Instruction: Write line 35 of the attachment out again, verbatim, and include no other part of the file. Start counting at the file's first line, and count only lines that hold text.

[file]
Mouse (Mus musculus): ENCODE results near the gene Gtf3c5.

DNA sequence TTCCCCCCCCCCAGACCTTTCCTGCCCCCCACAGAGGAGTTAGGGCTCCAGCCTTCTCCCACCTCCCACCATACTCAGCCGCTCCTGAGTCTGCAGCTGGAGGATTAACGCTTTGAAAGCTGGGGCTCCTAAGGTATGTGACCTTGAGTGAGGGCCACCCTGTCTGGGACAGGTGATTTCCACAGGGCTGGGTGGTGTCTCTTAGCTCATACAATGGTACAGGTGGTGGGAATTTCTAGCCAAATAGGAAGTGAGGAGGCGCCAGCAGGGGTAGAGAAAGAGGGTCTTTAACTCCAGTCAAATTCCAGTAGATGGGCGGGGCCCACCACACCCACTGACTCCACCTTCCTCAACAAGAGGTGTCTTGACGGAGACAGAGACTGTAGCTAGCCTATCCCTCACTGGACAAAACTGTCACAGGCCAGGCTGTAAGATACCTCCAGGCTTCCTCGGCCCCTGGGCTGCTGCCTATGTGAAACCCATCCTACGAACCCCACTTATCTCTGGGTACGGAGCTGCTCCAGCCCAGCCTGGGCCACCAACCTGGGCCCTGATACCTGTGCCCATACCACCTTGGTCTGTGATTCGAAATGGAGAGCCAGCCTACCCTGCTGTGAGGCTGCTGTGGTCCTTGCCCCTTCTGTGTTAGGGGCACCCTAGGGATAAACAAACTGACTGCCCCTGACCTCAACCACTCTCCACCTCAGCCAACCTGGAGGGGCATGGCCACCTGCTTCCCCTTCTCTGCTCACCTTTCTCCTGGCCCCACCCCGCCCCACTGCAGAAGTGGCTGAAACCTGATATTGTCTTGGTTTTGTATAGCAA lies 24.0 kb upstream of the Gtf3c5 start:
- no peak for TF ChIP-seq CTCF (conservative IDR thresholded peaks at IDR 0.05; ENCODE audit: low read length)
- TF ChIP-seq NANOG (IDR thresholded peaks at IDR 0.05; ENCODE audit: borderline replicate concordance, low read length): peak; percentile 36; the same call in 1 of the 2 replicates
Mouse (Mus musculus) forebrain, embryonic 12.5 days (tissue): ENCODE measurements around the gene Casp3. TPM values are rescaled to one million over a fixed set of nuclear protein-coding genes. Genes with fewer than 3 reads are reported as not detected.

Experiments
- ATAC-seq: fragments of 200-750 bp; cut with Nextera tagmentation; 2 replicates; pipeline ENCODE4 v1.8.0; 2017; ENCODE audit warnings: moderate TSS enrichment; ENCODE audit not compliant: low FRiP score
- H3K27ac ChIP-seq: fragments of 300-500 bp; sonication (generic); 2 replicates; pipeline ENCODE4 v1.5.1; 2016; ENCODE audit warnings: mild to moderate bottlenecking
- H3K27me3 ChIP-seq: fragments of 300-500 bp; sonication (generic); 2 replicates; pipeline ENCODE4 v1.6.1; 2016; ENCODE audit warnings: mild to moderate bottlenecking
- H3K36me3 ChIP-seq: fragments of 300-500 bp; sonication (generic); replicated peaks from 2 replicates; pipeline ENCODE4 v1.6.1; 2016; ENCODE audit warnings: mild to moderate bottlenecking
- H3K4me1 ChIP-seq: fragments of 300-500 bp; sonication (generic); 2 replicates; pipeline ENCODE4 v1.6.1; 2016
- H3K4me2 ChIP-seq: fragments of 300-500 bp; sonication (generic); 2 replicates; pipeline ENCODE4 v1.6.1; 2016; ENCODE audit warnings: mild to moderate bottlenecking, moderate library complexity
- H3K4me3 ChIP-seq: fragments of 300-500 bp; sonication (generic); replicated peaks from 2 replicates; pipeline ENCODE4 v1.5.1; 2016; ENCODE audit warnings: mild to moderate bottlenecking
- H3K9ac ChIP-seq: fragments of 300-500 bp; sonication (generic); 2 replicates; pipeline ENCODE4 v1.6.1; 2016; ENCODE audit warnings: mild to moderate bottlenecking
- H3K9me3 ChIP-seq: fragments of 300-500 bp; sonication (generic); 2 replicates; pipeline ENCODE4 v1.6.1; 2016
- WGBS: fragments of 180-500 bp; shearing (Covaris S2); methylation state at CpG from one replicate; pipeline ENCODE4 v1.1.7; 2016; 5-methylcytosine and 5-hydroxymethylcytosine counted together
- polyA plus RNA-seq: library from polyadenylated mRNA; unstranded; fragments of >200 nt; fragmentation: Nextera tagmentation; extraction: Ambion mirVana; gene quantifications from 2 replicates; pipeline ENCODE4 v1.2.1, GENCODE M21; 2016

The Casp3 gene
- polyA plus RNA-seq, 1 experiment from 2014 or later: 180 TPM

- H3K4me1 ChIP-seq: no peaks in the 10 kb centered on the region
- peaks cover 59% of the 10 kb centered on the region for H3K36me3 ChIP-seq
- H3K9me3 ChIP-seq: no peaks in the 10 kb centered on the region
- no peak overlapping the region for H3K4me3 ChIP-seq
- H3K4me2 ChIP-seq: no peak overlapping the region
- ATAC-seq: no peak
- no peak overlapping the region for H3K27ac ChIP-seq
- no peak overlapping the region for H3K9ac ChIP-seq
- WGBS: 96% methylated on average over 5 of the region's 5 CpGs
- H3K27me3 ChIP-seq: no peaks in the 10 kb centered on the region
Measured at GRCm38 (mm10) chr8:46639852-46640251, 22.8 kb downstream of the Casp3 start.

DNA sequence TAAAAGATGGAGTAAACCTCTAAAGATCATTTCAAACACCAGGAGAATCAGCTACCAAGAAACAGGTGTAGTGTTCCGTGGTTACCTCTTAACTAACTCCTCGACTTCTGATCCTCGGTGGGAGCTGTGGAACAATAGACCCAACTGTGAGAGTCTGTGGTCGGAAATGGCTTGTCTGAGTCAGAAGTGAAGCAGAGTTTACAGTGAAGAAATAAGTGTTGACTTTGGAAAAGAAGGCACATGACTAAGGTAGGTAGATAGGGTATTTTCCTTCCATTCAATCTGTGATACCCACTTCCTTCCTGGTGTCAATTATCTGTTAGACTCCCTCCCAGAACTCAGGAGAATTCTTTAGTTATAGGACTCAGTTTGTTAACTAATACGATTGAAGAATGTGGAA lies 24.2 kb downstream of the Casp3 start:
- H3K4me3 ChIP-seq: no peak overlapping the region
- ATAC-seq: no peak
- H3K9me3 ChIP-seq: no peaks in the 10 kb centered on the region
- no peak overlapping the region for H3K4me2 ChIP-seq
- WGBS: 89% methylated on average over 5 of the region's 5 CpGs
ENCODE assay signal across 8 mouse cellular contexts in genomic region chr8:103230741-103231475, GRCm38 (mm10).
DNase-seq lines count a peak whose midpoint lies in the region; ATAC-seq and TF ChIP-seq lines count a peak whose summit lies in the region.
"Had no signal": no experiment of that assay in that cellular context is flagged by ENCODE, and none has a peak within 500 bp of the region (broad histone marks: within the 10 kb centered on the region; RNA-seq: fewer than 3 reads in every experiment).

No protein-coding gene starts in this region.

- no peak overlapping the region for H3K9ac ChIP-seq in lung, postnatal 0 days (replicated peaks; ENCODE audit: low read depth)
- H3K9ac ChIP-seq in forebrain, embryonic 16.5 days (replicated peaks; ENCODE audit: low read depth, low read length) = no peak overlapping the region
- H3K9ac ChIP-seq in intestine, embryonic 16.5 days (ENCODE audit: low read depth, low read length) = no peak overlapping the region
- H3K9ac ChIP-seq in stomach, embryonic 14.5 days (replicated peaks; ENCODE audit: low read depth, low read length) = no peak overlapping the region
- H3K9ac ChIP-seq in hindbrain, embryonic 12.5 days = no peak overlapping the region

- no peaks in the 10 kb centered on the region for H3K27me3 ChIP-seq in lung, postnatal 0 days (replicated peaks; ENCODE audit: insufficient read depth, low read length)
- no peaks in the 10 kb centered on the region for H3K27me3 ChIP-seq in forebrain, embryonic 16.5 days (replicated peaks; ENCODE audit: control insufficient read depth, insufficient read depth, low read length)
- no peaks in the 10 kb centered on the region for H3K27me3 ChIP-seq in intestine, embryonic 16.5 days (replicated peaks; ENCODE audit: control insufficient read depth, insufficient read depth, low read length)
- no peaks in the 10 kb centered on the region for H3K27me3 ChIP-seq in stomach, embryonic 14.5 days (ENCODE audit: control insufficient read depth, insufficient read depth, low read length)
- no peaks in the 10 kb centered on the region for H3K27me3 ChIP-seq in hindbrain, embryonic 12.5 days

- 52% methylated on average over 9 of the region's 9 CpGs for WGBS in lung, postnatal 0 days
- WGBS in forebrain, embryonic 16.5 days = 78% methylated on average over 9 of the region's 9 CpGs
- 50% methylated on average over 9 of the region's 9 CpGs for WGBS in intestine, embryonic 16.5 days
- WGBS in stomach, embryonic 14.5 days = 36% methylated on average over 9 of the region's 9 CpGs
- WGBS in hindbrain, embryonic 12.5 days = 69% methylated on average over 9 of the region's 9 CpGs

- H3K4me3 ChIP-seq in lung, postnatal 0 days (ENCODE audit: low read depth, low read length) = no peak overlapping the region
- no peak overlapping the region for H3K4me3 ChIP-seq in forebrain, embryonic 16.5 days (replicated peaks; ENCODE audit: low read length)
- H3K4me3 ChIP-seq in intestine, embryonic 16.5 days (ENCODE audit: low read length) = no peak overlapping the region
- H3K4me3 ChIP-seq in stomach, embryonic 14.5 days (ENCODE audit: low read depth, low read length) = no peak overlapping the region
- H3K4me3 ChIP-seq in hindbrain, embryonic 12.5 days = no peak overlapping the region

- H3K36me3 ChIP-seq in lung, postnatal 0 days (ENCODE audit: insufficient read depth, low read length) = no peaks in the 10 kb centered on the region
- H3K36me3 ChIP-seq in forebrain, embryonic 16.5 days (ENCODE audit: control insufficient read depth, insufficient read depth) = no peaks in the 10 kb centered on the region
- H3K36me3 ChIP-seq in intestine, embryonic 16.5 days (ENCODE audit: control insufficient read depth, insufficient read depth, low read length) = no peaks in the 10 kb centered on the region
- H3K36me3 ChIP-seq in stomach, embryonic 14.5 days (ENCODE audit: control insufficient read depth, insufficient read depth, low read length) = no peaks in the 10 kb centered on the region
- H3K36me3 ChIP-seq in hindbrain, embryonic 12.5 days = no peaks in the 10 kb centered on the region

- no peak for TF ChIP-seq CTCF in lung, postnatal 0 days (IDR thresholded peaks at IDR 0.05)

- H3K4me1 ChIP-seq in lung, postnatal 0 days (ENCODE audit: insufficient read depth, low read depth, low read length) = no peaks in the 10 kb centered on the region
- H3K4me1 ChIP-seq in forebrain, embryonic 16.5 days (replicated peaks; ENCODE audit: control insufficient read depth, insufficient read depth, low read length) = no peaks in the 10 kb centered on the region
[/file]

- no peak overlapping the region for H3K4me2 ChIP-seq